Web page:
‘Everything on an MEC bike is designed or specced by and for us specifically,’ Tim pointed out, ‘and we apply the same ethics and sustainability standards to the factories that make our bikes as we do for apparel.’
Most MEC bike frames are made from 7000-series aluminum – which is stronger and lighter than the standard 6000-series – and the 2015 models feature upgrades to increase durability and reduce weight. All MEC urban bikes have geometrically identical frames, but the riding position can be adapted somewhat for more performance-oriented or recreational cyclists by changing the stem and handlebars.
Our staff frequently get asked what distinguishes MEC bikes from other brands’ bikes at similar price points. Tim explained that MEC tries to ensure that the quality of the construction and parts are consistent – and that parts are easy to replace. It’s a difference, he says, that riders will notice more after a season or two on the bike. And because we design our own bikes and get them straight from the factory, we avoid a link in the supply chain that other retailers can’t.
Tim’s favourite MEC bike is the Côte. ‘The steel frame gives really nice ride quality – it has a thinner sidewall, which absorbs bumps really well,’ he says. ‘The bike’s geometry makes it nice and stable, so it can handle front and rear racks loaded for weekend tours.’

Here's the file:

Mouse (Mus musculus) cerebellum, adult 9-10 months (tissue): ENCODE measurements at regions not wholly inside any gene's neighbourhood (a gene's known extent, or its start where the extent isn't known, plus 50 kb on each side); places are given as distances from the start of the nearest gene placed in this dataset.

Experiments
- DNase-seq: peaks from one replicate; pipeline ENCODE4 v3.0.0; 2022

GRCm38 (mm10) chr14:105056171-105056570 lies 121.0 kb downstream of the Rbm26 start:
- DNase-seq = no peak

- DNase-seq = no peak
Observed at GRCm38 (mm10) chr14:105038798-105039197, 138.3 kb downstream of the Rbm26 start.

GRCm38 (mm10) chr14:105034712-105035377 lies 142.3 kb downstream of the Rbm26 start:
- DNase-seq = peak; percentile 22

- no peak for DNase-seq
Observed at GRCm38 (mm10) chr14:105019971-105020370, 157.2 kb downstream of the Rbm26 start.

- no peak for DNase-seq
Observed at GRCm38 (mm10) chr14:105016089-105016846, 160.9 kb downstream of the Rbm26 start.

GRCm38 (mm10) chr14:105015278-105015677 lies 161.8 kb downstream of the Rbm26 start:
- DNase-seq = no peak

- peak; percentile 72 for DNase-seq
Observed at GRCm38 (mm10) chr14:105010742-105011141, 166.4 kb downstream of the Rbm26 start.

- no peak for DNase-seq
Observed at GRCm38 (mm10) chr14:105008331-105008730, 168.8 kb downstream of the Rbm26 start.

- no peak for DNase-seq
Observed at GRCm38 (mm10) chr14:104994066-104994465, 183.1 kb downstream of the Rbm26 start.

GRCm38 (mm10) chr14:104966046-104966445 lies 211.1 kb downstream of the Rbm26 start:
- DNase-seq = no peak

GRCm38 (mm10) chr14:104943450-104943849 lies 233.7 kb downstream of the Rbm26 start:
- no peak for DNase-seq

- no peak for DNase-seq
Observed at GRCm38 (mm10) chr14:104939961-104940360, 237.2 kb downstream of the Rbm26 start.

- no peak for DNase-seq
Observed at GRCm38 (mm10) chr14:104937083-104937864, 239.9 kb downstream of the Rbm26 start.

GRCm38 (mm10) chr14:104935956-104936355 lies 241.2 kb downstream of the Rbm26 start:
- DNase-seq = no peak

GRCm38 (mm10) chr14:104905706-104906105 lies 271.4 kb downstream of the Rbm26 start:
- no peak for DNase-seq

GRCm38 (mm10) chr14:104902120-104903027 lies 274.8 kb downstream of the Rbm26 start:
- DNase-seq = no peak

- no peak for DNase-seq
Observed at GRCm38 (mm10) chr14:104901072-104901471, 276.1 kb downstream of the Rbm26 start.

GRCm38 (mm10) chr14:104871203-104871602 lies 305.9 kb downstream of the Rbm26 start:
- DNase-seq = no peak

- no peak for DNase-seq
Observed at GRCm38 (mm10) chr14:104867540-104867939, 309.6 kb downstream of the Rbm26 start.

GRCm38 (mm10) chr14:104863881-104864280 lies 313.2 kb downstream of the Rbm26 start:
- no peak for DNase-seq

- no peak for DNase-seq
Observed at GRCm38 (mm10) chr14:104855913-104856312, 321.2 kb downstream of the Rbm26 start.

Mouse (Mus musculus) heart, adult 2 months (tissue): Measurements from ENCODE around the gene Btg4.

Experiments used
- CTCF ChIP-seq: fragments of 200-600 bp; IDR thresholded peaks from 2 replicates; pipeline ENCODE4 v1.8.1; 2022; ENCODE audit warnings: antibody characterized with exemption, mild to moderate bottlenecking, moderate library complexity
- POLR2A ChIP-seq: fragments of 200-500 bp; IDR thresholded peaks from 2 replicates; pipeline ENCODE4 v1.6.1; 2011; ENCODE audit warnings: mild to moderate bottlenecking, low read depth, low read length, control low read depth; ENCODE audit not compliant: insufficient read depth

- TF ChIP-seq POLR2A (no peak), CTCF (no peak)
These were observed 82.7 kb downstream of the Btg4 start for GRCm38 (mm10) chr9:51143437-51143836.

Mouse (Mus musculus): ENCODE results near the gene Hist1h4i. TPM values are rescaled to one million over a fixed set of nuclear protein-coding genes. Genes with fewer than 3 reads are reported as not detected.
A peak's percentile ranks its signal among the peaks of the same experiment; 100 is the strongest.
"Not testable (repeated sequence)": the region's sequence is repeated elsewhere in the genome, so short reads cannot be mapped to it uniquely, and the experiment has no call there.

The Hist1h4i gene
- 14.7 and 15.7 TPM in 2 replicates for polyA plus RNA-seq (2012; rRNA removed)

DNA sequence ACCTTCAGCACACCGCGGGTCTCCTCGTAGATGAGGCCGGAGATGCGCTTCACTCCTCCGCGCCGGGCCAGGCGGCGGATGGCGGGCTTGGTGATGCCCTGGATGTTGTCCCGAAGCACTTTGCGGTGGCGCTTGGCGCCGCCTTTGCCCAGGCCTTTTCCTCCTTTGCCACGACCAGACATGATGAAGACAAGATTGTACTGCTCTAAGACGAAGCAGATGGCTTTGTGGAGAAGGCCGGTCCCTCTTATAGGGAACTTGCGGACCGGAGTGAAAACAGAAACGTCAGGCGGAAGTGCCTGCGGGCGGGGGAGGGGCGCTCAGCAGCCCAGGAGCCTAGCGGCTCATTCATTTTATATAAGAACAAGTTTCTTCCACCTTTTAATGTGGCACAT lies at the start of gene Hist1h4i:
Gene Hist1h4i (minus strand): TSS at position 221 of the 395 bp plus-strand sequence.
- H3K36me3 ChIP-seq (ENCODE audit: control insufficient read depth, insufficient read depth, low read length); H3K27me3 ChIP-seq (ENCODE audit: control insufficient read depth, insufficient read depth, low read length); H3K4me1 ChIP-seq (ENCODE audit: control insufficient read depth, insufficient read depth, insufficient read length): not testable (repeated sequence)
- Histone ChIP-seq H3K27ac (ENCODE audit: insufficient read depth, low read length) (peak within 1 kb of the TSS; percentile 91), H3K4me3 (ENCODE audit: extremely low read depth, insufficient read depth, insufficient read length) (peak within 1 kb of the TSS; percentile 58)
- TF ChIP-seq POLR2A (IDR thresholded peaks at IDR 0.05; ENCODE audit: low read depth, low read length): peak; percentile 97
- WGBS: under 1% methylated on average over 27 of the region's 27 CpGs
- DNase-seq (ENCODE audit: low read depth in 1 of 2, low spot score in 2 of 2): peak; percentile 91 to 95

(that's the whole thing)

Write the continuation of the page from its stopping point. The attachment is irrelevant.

In addition to MEC’s diamond-frame bikes, we offer step-through frames in three sizes, which Tim says is pretty unique and gives more options for people who have difficulty finding a bike to fit them. One staff member pointed out that step-through frames can be very helpful for cyclists with reduced mobility, and another suggested MEC’s Adanac model for cyclists who want a performance bike but aren’t comfortable in or able to ride in a full racing position.
There was plenty more discussion around MEC bikes and our other featured bike brands, some great comments and suggestions from staff, and lots of excitement – so much that we ended up staying quite a bit longer than expected! I caught up with Tim afterward to ask for his best piece of advice for those shopping for bikes.
‘Make sure to try a few bikes,’ he suggested. ‘You might be surprised by what you like, and I find there’s usually one bike that just feels right, right away. That’ll be the one you want.’